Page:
‘Like a cheesy Hollywood start-up movie’: Here’s what happened when Australian start-up Zero Co crowdfunded $5 million in under 7 hours

‘Like a cheesy Hollywood start-up movie’: Here’s what happened when Australian start-up Zero Co crowdfunded $5 million in under 7 hours
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  • Australian start-up Zero Co broke records on Tuesday by raising $5 million in crowdfunded investment in less than seven hours.
  • Founder Mike Smith said the day felt like “a cheesy Hollywood start-up movie.”
  • The funding, and additional investment, will see the company expand its range of refillable personal care and household products.
  • Visit Business Insider Australia’s homepage for more stories.

Mike Smith and the team at Zero Co expected Tuesday’s equity crowdfunding round to succeed. What they didn’t anticipate was $5 million in new investment in less than seven hours, breaking records to become one of the most spectacular crowdfunding rounds in Australian history.

“It was ridiculous to be completely honest with you,” Smith told Business Insider Australia. “It was a wild, crazy, rollercoaster of a day… It felt almost like a cheesy Hollywood start-up movie.”

‘Just crazy’: Zero Co breaks Birchal crowdfunding records

Australian start-up Zero Co launched in 2020, pledging to cut down on single-use plastics with refillable personal care and home cleaning products under a direct-to-consumer model.

Boosted by a compelling product, savvy marketing, and an initial $250,000 Kickstarter campaign, Zero Co says it now services 43,000 Australian households, accruing $8.2 million in total sales.

Seeking the funds to expand its operations at home and abroad, Zero Co took to equity crowdfunding platform Birchal to seek a maximum of $5 million in fresh investment.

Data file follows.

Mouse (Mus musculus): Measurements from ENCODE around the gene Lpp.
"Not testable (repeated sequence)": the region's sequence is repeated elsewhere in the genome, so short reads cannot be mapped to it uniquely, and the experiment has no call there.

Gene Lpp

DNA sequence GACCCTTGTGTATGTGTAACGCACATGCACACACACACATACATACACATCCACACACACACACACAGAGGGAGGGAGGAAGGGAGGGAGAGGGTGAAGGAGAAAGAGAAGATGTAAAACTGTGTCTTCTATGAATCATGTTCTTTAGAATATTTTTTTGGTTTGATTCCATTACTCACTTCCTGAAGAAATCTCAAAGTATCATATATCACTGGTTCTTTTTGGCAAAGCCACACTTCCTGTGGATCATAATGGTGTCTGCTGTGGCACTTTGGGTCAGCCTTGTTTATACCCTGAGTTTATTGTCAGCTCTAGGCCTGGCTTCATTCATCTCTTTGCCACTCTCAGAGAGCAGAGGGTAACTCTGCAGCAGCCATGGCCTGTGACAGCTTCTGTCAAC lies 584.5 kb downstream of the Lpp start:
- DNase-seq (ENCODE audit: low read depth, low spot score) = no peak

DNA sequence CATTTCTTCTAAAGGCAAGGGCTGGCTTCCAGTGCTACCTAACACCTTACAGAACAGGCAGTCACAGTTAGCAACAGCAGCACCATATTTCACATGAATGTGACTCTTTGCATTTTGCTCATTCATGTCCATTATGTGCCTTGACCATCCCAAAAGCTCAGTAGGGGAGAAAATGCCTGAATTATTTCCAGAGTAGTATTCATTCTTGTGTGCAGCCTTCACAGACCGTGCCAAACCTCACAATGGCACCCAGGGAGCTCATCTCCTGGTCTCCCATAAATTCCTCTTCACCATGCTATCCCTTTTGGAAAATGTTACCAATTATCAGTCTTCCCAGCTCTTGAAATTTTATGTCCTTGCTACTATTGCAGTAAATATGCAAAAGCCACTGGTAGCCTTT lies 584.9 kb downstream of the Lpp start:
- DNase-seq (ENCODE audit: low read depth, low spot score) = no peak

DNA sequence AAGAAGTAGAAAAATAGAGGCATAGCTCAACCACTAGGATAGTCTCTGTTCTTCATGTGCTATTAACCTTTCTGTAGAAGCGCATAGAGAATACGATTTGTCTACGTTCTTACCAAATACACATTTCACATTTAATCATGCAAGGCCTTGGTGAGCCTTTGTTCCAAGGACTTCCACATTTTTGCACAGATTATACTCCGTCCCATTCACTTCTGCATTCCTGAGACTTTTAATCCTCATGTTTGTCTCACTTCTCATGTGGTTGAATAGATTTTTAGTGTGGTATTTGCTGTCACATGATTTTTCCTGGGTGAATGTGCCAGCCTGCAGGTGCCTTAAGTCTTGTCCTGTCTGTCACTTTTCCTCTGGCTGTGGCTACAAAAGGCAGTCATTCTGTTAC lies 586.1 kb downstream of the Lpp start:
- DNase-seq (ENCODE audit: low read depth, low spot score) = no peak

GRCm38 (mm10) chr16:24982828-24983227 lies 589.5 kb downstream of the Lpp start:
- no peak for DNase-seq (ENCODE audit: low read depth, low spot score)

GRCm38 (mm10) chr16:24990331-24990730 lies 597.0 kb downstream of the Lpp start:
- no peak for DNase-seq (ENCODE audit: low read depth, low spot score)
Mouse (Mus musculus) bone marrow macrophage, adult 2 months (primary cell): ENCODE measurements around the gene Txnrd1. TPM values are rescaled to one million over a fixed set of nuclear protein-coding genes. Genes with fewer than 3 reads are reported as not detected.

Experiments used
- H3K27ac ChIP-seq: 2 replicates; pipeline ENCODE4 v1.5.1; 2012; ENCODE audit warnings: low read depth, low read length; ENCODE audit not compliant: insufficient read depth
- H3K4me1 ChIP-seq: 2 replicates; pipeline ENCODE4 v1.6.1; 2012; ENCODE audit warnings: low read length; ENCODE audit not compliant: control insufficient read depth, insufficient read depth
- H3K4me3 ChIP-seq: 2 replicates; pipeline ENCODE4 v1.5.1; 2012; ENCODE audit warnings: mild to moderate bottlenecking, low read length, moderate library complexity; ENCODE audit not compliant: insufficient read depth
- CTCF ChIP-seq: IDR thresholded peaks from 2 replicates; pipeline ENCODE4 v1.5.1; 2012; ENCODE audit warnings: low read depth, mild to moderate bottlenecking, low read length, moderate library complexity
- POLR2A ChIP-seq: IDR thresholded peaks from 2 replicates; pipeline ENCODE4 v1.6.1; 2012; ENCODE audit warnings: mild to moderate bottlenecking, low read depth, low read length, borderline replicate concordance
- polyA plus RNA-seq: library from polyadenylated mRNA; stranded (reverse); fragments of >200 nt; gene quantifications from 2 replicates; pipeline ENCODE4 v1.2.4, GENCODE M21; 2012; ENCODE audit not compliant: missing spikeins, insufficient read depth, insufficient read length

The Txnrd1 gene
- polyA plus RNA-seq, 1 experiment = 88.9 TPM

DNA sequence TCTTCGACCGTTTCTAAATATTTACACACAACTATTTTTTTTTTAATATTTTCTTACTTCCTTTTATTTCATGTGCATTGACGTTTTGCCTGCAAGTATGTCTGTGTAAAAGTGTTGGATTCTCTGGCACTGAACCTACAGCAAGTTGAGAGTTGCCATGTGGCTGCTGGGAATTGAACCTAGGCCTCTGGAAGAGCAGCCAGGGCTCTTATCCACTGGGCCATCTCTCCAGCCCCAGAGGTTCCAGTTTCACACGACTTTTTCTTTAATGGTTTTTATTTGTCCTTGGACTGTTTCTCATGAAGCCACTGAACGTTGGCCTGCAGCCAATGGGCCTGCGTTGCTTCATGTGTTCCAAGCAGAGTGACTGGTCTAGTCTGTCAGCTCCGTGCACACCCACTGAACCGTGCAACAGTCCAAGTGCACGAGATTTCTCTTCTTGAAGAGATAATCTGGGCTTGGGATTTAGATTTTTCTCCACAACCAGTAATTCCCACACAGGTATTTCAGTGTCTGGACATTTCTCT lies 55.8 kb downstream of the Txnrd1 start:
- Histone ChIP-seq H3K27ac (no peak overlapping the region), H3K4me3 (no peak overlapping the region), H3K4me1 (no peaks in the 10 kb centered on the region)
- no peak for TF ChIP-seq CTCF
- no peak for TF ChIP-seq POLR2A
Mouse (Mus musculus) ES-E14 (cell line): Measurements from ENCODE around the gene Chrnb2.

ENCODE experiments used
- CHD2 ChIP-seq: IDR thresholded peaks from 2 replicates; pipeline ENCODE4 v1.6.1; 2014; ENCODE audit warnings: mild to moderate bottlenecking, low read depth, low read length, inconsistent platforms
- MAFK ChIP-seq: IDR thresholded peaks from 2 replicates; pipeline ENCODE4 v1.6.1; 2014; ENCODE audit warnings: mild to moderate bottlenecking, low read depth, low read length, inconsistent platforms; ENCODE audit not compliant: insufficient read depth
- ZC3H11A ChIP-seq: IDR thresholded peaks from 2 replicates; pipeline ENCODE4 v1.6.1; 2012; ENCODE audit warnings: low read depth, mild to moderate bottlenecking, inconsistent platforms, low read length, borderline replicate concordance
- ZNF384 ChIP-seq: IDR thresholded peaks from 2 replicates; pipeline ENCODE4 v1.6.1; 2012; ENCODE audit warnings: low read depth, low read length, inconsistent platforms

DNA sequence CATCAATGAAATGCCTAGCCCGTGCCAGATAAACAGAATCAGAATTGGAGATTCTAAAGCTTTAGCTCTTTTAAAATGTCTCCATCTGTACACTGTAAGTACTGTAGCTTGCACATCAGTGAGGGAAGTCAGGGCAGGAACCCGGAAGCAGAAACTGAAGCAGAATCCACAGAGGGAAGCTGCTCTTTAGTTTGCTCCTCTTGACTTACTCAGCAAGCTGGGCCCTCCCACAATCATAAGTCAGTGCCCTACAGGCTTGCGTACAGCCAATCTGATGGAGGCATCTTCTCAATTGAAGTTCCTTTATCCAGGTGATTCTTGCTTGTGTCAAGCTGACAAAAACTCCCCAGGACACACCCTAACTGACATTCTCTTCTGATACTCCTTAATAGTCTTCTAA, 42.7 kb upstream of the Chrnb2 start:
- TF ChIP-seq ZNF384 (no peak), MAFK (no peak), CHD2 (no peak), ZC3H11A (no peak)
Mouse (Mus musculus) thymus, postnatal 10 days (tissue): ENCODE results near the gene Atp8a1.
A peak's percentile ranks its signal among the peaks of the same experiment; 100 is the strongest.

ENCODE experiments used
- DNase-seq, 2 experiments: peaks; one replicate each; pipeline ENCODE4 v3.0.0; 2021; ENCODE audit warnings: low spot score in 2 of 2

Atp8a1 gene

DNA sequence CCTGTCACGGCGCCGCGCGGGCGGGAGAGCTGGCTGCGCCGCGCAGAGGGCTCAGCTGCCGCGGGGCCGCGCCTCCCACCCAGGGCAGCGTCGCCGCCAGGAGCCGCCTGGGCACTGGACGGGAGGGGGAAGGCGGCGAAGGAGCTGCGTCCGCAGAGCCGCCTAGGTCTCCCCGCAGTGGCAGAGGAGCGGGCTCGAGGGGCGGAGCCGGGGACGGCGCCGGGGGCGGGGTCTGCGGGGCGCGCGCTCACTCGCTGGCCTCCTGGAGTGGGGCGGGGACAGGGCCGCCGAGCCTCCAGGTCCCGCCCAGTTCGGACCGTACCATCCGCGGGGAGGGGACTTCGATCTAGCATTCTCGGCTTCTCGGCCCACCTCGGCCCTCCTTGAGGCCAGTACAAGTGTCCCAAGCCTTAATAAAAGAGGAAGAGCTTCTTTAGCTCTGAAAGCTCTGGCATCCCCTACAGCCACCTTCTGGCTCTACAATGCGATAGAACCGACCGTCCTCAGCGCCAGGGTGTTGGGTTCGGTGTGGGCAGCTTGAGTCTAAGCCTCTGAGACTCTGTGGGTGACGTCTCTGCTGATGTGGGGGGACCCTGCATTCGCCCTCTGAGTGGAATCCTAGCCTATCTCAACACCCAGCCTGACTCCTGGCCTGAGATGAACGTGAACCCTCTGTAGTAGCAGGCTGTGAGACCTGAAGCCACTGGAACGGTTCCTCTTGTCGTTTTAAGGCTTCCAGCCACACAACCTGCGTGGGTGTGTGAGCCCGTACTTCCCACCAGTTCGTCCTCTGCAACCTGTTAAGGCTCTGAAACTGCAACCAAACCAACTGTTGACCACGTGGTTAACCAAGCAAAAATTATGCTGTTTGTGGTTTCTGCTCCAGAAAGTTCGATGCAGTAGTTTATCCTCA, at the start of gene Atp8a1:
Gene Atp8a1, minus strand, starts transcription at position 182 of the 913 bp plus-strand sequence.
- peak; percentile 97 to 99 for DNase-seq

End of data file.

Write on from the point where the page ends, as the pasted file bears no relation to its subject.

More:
Pre-registration opened 11am Tuesday, with the offer set to open to the general public on Thursday.

Smith would not need to wait that long. When the dust settled, 3,082 investors had contributed the full $5 million in six hours and 27 minutes.

Zero Co’s funding round became not only the largest in Australian history, but the fastest to meet the $1 million and $3 million marks.

“Honestly, people were dancing and hooting and screaming in the office all day,” Smith said.

“We were quietly confident that we were going to be able to reach the $5 million maximum funding limit. But we had no idea that it was going to happen as quickly as it did.

“You know, most of us thought it was probably going to be about a week long campaign and to have it done in under seven hours was just crazy.”

Although the target has been reached, the round will officially close on Thursday, 4 November. Smith said over half a million dollars is effectively sitting in a “waiting list”, should existing investors pull out in the coming days.

The round also serves as a major victory for platforms like Birchal. The ability to meet investor demand for start-up equity powered the sector to its biggest-ever quarter through September, the company said. The Zero Co round suggests the field has more room to grow.

‘Big demand out there for products like ours’

The crowdfunding success was backed by a further $6 million in investment from venture capital fund Square Peg, and a $2 million boost from existing investors — a roster including names like Koala founders Dany Milham and Mitch Taylor, and Atlassian co-founder Scott Farquhar.

Smith said the Square Peg investment came under the same terms and price as the crowdfunding offer.

That funding will go towards the expansion of Zero Co’s range to 30 personal care and household products, each of which will fit into the company’s circular economy philosophy.

Strong interest in the company has reflected an unmet demand for reusable products across a range of categories, Smith said.

“There is this big demand out there for products like ours, and in in all kinds of different product categories that are more sustainable and have less of an impact on the planet,” he said.

The funding will allow Zero Co to set its sights on the European and North American markets, he added.

“We want to go after the big fish,” Smith said. “And, you know, markets that we can have a really oversized impact on the single use plastic problem.

“Going into a market with 300 million customers that are all using single use plastic every day is really exciting for us, and the impact that we can therefore have on the problem [of single-use plastic].”

And if the launch was a Hollywood movie, Smith already has eyes on the sequel: building out the circular economy worldwide, and providing a template for other major producers to emulate.

“Big ships take a long time to turn,” he said.

“But they are they are starting to, and I’m heartened by some of the experiences I’m having with the companies about their ability and their willingness to want to kind of do the right thing.”